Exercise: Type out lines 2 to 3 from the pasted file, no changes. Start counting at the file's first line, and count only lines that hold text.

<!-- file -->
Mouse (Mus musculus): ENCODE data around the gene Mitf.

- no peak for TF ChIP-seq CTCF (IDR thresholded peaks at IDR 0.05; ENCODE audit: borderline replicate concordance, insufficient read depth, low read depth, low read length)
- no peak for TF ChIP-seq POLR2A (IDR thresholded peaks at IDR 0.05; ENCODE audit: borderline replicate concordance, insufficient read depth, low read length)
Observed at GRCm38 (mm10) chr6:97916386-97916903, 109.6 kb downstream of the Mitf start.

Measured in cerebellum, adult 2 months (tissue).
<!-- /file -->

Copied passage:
- no peak for TF ChIP-seq CTCF (IDR thresholded peaks at IDR 0.05; ENCODE audit: borderline replicate concordance, insufficient read depth, low read depth, low read length)
- no peak for TF ChIP-seq POLR2A (IDR thresholded peaks at IDR 0.05; ENCODE audit: borderline replicate concordance, insufficient read depth, low read length)